“It seems that certain aspects have been taken out of context and the conclusion is that no retailer will come to Leighton Buzzard and therefore the South Side would not work and be a ‘white elephant’.”

But Mr Ashby pointed out that since the Portas Review on High Streets in 2011 there has been a lot more interest in high streets and town centres.

“If Councillor Young and Mr Longhurst talked to a small cross section of people, or even heeded the surveys and Big Plan created by talking to the local people, they would understand what people want and that if they even bothered to look at the research out in the public domain, they would realise that the South Side Design Brief as agreed by the Executive Committee was sound.”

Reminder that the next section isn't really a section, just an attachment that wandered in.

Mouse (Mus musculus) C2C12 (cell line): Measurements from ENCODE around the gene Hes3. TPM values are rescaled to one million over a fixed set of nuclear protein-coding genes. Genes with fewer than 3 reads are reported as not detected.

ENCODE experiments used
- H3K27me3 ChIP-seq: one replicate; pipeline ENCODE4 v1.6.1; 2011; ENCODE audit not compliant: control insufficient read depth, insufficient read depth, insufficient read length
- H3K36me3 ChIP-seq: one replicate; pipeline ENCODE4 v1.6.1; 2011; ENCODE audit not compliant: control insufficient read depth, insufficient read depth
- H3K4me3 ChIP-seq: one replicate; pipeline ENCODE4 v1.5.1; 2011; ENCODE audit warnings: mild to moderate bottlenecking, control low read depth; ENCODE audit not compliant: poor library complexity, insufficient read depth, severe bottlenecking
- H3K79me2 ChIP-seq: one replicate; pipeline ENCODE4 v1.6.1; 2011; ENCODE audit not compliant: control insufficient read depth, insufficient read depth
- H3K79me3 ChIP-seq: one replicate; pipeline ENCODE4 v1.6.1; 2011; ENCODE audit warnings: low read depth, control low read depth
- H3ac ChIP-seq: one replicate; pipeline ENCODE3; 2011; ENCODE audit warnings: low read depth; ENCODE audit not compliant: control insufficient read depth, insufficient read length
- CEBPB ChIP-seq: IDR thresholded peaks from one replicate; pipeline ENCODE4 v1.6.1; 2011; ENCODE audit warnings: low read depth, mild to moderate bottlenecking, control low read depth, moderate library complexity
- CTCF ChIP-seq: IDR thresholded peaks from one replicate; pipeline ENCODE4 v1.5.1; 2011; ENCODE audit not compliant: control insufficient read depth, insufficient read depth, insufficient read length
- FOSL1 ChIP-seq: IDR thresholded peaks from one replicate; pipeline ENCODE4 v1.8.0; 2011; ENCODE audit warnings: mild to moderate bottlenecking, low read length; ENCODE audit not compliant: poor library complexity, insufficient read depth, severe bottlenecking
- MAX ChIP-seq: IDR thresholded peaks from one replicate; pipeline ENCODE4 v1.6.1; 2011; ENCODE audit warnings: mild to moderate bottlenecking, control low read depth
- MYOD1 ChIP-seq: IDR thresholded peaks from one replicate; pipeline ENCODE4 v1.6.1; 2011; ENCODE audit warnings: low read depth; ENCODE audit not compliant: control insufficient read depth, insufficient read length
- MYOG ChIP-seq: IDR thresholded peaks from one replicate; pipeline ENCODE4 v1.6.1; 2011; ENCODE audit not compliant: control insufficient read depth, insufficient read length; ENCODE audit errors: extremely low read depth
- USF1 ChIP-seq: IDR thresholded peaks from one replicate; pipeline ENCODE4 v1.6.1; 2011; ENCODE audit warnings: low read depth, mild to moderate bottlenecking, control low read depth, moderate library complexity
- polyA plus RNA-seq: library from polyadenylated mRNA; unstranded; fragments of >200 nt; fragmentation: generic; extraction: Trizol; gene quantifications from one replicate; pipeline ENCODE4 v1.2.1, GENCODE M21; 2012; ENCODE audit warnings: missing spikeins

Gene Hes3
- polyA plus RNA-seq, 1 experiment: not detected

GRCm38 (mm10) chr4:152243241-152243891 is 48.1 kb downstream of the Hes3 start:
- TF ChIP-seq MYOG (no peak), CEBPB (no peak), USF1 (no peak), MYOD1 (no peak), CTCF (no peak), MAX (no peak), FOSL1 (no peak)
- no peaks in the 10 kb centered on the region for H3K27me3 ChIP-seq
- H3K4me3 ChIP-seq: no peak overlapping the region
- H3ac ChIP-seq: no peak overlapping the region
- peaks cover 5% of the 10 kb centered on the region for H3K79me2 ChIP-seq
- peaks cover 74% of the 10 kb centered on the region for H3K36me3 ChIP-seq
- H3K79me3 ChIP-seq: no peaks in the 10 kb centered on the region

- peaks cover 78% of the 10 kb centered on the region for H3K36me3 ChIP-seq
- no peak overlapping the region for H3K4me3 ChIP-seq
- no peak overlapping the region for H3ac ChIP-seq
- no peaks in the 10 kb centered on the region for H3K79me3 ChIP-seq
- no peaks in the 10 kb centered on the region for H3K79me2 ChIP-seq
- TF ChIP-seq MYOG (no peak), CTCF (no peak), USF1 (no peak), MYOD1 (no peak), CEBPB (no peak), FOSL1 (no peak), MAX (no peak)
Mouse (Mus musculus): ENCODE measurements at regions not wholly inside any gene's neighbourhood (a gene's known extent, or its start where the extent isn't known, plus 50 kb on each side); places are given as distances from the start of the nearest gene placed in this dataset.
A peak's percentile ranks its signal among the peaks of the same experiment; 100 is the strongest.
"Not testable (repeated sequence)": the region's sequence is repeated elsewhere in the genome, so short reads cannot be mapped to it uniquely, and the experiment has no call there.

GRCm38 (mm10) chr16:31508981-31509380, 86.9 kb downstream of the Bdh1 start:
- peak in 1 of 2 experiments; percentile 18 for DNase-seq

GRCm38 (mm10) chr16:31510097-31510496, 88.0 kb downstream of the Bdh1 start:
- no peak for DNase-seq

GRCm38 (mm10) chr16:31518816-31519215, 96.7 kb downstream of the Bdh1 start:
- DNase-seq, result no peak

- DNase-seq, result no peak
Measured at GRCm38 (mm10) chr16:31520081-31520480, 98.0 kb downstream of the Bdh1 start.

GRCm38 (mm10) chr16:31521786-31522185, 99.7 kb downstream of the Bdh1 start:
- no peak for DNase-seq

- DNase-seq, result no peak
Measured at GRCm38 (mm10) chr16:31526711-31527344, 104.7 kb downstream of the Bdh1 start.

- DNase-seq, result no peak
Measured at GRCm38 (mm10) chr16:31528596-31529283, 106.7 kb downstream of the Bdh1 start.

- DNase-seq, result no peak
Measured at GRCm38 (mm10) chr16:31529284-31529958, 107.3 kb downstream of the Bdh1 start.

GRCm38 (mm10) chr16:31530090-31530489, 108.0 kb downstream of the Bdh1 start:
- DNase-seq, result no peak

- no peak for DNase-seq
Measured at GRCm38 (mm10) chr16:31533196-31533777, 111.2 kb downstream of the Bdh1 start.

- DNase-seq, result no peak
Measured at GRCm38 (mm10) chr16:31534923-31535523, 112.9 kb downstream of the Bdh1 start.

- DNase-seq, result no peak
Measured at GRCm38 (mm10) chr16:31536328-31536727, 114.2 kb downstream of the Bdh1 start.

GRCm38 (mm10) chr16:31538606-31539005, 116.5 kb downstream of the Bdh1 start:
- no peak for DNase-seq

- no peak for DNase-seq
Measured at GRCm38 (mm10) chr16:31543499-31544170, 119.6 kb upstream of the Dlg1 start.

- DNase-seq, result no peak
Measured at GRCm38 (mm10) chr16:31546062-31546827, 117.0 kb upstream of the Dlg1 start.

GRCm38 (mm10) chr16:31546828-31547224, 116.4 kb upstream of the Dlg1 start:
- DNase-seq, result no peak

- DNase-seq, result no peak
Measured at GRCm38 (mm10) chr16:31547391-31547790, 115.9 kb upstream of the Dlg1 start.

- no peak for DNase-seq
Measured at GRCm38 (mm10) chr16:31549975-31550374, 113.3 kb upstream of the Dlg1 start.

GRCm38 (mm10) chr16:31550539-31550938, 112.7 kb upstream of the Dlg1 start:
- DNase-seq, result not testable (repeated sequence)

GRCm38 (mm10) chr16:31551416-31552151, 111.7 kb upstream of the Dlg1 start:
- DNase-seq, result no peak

He said that although the internet had impacted on town centres, the web was starting to plateau with retailers starting to realise that they needed a physical presence.

Mr Ashby said: “The other major point to make is that towns around us – Milton Keynes, Bedford, Hemel Hempstead, Watford, Aylesbury and Northampton are in the middle of, or starting, major projects in their town centres.

“They are as cash strapped as Central Bedfordshire but all are making efforts to improve their town centres by themselves or with partners.

“They all realise that to improve their local economies they have to have the best offer of retail, food and drink, entertainment and other public facilities they can to attract people in from their town or the surrounding area.”

Mr Ashby called for a CBC rethink, adding: “Once this land is built on it’s gone for decades if not centuries and will stifle the growth of the town.”